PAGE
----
I like structure, predictability, a sense of certainty in my day. While the unexpected magic moment of a beautiful sunset or animal sighting or colourful flower pleases me no end, generally I get into routines and stick to them.
But as surely as washing my car is certain to bring rain, becoming complacent is certain to bring change. Sadie's maladies aside, life with two old dogs was becoming too mundane for me. Except for our short little walks each day, hours go by when I don't see Sadie or Charley as they choose to snooze away the day in the mudroom or bedroom or lying on the spare room futon. At times I feel dogless - such a change from when Oliver, Belle, Caleb, or Lucy, all 'velcro dogs', lived here and followed me everywhere. Even my recent guest, Sam, trotted around with me from room to room, being ever helpful in his own 'stay alert, don't trip over me' sort of way. I miss that. I even mentioned to several friends that life was too quiet and dull and slow now - I needed a dog who needs a bit more of my attention.
I should learn to keep my mouth shut. Or at least not to let the Great Spirit, or whatever cosmic force governs our lives, hear me say things as dumb as "I need a dog who needs more of me!"
I got one. But it wasn't what I expected. And it wasn't a cause for celebration.
Sometime Friday afternoon, Charley had some sort of neurological episode which has left her either unable to see, or unable to make the cerebral connection between what her eyes see and what her body needs to do.
Charley, who had been doing so very well for the past several months, suddenly looked like a staggering drunk. Her front paws crossed continually, she fell over at the slightest attempt to redirect her, and she walked straight into walls and furniture and people and critters. She was panting softly, her respirations were shallow, her heart was racing. Finally she collapsed in a state of semi-consciousness, and there she lay. I called my mobile vet, fully expecting that we would be saying goodbye to her.
By the time the vet got to me, Charley had rallied a bit. She was resting comfortably, was very calm, took water and broth when offered to her, she even expressed interest in some dinner when I fed Sadie. We decided to ride it out for a day or two. The vet suspects she may have either had a stroke or, more likely, has a cerebral tumor- given what appears to be a loss of vision and the lack of front end neurological control. Or it could be something like Cushings disease, or a rapid escalation of degenerative myelopathy (Charley was tentatively diagnosed with this after a very mild but similar incident three or four years ago, and in line with her ever-weakening back end and dragging rear paws). Unlike vestibular disease, she has no head tilt, does not turn in circles or hug the walls, and has no rapid eye movements.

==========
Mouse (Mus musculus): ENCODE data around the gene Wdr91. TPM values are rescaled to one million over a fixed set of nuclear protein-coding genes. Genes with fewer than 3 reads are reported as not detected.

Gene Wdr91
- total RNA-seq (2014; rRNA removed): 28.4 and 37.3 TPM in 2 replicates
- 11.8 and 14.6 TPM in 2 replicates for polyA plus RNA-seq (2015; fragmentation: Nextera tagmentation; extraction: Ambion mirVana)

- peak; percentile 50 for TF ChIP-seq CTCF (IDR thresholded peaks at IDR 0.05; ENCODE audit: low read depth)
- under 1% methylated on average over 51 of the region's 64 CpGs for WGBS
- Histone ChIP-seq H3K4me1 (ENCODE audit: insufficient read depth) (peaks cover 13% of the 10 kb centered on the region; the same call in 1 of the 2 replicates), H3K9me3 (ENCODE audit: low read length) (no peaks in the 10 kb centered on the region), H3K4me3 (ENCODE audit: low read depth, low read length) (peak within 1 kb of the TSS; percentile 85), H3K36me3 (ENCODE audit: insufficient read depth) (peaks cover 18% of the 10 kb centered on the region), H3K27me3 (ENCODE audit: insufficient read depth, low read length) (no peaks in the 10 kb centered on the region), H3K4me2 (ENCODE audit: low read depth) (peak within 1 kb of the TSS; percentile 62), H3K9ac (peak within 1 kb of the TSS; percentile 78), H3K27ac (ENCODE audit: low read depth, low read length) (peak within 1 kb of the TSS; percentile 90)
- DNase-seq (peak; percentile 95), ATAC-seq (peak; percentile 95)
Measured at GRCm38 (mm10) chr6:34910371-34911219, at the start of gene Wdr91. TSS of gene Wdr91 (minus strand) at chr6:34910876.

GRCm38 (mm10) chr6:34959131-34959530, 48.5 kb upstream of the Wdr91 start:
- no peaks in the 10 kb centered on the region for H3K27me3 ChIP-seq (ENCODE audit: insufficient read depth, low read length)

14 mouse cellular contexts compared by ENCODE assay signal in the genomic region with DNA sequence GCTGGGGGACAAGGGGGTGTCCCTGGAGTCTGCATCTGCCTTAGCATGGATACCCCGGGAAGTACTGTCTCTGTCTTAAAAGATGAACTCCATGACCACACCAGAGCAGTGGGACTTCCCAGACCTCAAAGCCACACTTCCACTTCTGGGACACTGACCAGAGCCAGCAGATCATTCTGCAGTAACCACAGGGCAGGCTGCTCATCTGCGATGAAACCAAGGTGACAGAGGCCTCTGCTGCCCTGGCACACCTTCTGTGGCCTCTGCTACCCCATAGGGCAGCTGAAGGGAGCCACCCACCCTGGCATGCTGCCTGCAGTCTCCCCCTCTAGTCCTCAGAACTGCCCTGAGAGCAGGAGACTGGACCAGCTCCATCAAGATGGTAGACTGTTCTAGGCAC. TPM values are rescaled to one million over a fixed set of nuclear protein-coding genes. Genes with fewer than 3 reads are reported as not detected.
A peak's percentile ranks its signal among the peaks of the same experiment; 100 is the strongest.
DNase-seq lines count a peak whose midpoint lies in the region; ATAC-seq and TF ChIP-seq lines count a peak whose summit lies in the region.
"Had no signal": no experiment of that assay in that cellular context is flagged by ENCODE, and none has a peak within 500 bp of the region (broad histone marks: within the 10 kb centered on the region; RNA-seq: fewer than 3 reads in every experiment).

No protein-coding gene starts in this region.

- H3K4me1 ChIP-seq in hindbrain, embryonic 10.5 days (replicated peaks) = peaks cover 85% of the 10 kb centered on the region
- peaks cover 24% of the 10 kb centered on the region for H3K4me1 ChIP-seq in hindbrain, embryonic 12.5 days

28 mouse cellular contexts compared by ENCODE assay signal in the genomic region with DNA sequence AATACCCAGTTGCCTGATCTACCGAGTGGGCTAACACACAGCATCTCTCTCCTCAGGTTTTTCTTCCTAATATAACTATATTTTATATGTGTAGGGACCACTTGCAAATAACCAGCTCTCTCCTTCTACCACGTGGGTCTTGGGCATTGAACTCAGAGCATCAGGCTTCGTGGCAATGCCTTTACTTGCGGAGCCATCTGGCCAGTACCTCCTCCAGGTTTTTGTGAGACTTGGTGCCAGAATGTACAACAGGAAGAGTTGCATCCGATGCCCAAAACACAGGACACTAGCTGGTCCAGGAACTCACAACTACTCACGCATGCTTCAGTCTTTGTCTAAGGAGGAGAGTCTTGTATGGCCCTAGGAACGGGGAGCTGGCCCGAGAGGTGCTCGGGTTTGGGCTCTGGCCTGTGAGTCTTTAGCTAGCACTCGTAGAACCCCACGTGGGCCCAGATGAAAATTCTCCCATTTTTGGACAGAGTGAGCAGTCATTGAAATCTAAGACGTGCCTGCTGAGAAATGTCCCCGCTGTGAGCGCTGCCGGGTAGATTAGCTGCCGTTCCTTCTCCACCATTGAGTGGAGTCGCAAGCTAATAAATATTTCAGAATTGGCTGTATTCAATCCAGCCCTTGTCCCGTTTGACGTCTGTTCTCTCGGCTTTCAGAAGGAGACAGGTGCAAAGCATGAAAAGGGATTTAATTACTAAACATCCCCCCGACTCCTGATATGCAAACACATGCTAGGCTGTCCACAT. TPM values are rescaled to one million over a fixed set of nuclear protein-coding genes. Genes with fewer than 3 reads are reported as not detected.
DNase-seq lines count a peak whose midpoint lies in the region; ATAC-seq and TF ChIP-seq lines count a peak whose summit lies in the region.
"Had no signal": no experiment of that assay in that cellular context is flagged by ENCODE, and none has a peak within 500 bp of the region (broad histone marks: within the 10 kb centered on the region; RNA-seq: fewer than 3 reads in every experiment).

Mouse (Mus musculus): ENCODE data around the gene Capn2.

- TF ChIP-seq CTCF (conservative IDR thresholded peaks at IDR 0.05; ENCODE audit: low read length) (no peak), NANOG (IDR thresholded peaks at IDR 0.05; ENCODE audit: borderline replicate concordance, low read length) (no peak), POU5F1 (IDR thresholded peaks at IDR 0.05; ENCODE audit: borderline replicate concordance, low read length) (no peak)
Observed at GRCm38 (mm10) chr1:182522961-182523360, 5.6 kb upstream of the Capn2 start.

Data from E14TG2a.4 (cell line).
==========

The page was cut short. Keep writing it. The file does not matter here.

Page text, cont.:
Today, she is a bit more stable and more alert, but no more focused. She is still crashing blindly (and sometimes with great force) into walls and fences and furniture, and standing with her head pressed against things, which the vet says may be an indicator of pain the the frontal lobes. She continues to eat and drink just fine (with help), and is on pain killers which seem to help. She must be led in and out on leash, helped to navigate the household obstacles, and frequently moved out of corners. In many ways, she reminds me very much of Oliver in the very advanced stages of Canine Cognitive Disorder, except that this came on so suddenly.
We shall deal with it day by day, hour by hour, minute by minute, and make whatever decisions are in Charley's best interest.
In the course of twenty four hours, my life with the critters went from predictable and undemanding to high alert - needing to be constantly aware of Charley's whereabouts, helping her negotiate even the simplest of tasks (like guiding her head to her food dish), finding new ways to communicate with her.
So now I have one dog who has recently lost her hearing, and another who seems unable to see. And I'm a slow learner - I keep using verbal commands with the one who is deaf, and hand gestures with the one who cannot see. My life is challenging once again.
I should be careful what I wish for.
Note to Elizabeth: I received your update on Zuke - thanks! - and emailed back for permission to post the photo. However, your emails are bouncing back (mail box full perhaps?), so please email me if this is okay. Looking forward to more photos, too!